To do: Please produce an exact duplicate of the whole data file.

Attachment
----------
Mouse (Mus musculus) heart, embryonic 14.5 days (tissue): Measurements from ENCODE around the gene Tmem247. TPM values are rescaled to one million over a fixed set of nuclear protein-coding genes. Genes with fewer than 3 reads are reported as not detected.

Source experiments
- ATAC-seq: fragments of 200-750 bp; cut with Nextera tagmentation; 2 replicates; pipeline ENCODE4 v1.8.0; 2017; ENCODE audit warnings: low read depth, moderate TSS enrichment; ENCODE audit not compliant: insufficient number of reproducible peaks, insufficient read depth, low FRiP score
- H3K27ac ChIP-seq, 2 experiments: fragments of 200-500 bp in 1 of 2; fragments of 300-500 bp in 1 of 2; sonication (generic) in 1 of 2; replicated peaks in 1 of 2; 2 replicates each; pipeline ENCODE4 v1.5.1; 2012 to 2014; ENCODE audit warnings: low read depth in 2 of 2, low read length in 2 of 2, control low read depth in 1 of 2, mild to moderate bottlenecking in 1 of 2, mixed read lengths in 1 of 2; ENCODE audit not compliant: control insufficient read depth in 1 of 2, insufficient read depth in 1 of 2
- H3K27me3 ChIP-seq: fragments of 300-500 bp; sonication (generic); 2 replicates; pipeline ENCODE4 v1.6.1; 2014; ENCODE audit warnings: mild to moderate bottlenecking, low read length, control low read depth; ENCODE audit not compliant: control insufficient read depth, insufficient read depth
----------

Mouse (Mus musculus) heart, embryonic 14.5 days (tissue): Measurements from ENCODE around the gene Tmem247. TPM values are rescaled to one million over a fixed set of nuclear protein-coding genes. Genes with fewer than 3 reads are reported as not detected.

Source experiments
- ATAC-seq: fragments of 200-750 bp; cut with Nextera tagmentation; 2 replicates; pipeline ENCODE4 v1.8.0; 2017; ENCODE audit warnings: low read depth, moderate TSS enrichment; ENCODE audit not compliant: insufficient number of reproducible peaks, insufficient read depth, low FRiP score
- H3K27ac ChIP-seq, 2 experiments: fragments of 200-500 bp in 1 of 2; fragments of 300-500 bp in 1 of 2; sonication (generic) in 1 of 2; replicated peaks in 1 of 2; 2 replicates each; pipeline ENCODE4 v1.5.1; 2012 to 2014; ENCODE audit warnings: low read depth in 2 of 2, low read length in 2 of 2, control low read depth in 1 of 2, mild to moderate bottlenecking in 1 of 2, mixed read lengths in 1 of 2; ENCODE audit not compliant: control insufficient read depth in 1 of 2, insufficient read depth in 1 of 2
- H3K27me3 ChIP-seq: fragments of 300-500 bp; sonication (generic); 2 replicates; pipeline ENCODE4 v1.6.1; 2014; ENCODE audit warnings: mild to moderate bottlenecking, low read length, control low read depth; ENCODE audit not compliant: control insufficient read depth, insufficient read depth